Stormwarrior - Thunder & Steele (Massacre Records)

Glorious stuff...
Release Date: 
24 Jan 2014 (All day)

It’s a long time since I’ve anything so ridiculously, gloriously heavy metal as Thunder & Steele, the fifth full-length album from German defenders of the faith Stormwarrior. It’s a record so perfect, so faithful in its adoration of everything we love about the genre you almost feel that it should be handed out for free on the National Health to anyone who’s doctor thinks they might have an iron deficiency…

The template is simple: the consistent homage to the Helloween album Walls of Jericho. It’s been done before of course (some cynics might say four times already by this band alone), but I’m struggling to come up with one single example of the style being done better – save on the original article, of course – ever in the history of heavy metal. Walls of Jericho is one of my three favourite albums of all time (the other two, since you ask, are Restless and Wild by Accept and Legacy of Kings by HammerFall), so you’d think I’d laugh off Stormwarrior as simple, tribute-band bozos ripping off my heroes for shits n’giggles; But the reverence here is so true, so stone-facedly sincere, that’s it’s impossible not to hold out a hand in deference and to utter a hearty ‘hail, brother’ in recognition of fellow travellers who understand at the most basic level what it is about this music that draws us in and keeps us within its thrall.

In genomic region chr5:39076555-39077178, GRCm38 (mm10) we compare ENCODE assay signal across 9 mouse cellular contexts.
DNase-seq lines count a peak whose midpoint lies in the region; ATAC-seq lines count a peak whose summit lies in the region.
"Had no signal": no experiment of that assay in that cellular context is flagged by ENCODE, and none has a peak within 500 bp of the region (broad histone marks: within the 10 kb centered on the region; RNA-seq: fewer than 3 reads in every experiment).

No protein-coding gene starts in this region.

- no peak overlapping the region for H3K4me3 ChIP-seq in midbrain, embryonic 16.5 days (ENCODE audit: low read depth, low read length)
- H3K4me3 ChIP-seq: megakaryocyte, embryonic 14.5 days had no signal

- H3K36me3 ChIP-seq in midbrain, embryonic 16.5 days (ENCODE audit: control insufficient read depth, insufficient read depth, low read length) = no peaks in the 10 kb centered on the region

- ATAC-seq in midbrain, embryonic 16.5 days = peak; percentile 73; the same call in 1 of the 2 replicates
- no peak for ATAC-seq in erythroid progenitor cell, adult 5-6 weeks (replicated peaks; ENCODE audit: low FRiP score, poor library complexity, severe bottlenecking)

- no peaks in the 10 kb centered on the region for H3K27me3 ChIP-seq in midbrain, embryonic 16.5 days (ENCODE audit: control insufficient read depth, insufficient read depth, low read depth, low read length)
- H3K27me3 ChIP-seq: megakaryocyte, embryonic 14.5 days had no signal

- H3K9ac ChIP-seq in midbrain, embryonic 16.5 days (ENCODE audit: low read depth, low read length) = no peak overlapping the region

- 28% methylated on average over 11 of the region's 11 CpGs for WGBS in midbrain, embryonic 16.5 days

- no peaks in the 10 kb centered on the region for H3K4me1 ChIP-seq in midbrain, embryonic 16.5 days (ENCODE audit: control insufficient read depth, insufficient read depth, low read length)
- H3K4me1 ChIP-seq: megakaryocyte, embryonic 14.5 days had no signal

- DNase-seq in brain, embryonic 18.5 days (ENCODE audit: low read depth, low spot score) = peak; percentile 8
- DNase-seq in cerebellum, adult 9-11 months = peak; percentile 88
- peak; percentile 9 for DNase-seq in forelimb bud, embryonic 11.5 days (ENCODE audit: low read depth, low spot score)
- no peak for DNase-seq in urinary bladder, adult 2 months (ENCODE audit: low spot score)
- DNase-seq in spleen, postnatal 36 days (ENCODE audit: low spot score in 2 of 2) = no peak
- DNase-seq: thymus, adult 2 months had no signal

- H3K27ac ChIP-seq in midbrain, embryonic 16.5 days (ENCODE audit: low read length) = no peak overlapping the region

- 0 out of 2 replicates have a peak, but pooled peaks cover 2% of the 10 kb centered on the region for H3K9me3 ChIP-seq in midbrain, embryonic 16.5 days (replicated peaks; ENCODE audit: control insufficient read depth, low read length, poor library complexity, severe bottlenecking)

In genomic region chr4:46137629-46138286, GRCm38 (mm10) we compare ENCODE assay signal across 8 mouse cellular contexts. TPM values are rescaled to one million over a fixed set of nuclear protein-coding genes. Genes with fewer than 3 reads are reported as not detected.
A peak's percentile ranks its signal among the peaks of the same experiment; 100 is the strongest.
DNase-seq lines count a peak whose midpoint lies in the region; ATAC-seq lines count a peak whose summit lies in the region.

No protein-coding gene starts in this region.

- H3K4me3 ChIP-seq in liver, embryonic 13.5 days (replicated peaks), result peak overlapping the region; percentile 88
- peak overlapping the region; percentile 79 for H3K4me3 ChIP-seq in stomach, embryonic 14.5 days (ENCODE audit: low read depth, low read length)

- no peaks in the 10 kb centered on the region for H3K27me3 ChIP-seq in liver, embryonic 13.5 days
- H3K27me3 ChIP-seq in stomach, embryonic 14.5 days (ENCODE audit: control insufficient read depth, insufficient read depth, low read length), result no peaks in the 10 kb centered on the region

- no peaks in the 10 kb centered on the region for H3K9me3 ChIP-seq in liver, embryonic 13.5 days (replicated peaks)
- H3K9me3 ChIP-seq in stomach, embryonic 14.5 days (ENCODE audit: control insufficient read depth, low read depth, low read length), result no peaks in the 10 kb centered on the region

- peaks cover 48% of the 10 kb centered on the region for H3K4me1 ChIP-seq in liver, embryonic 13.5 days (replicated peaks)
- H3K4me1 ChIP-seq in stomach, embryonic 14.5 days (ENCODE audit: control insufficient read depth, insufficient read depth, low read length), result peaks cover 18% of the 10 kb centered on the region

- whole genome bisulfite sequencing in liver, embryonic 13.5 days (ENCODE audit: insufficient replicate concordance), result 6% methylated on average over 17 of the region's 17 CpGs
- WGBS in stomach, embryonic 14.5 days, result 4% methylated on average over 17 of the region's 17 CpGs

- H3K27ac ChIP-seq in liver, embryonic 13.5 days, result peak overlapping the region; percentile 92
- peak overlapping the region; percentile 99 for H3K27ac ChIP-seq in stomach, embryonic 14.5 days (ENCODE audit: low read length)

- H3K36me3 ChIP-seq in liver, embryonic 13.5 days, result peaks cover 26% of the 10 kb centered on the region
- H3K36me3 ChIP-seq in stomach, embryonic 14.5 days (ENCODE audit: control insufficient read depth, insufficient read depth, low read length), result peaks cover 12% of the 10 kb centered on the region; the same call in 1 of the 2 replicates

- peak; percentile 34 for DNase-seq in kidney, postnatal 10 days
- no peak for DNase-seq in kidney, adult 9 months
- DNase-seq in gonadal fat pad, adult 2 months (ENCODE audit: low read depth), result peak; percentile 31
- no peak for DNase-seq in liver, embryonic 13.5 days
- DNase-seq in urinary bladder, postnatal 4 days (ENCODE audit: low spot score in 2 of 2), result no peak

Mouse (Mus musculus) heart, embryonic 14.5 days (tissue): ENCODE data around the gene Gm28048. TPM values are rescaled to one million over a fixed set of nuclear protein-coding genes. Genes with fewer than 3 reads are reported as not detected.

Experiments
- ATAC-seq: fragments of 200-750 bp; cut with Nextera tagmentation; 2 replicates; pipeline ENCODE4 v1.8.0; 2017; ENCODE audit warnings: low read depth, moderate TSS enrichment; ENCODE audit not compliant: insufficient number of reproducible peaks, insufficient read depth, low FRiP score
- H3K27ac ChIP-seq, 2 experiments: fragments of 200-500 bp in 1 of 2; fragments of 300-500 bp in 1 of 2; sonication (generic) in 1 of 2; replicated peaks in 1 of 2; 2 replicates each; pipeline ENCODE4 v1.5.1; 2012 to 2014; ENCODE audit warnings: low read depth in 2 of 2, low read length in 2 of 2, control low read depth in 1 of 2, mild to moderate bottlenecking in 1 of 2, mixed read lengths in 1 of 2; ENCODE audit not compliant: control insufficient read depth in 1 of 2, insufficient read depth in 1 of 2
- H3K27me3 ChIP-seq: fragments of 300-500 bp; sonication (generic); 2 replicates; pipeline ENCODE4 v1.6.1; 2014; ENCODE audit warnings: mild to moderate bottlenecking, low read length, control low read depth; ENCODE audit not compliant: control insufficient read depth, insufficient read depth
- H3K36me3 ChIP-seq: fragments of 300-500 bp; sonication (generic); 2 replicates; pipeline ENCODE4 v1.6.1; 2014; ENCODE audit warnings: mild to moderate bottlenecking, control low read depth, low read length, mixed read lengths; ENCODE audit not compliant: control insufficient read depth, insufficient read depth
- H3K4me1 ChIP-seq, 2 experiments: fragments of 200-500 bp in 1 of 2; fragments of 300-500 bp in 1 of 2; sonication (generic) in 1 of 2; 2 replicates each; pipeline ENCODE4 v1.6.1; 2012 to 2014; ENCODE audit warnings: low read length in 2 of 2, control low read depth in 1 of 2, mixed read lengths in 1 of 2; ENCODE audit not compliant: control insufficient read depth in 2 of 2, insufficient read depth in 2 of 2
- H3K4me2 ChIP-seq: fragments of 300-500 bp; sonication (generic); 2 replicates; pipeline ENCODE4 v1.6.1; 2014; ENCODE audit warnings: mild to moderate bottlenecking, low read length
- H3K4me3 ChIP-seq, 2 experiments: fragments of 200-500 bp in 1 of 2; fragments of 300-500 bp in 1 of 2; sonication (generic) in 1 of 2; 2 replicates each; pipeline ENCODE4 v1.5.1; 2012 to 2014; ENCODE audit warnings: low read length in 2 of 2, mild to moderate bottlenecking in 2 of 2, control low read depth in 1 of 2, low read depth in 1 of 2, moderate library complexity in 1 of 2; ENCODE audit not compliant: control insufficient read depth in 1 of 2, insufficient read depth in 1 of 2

The first five songs on the album – the title track, Metal Avenger, Sacred Blade, Ironborn and Steelcrusher – are, quite frankly, faultless. Ironborn, in particular, is timeless, classic Germanic speed metal, the perfection all of us seek in a song executed in four minutes and forty eight seconds of heavy metal thunder. It’s got it all – magnificent drumming courtesy of Jörg Uken, those patented harmony guitars of Weikath and Hansen (but played to a tee here by Lars Ramcke and Alex Guth – Ramcke also provides the superb Hansenesque lead vocals) and, most uproariously of all, the fabulous basswork of Yenz Leonhardt, who’s tumbling, super melodic basslines bring to mind the master Marcus Grosskopf in their dexterity and sheer off-the-scale-monstrousness – and it’s a song you’ll just keep wanting to listen too once it’s made its way into your affections (i.e. after just the one listen).

The second half of the album is slightly less immediate but no less effective. In real terms the band has done everything it needs to do with this album in those first five songs; the rest is all dotting Is, crossing ts and adding umlauts, but the glorious whole is quite simply the best album of its type I’ve heard in the last ten years. Now if you’ll excuse me I’m off to listen to it again.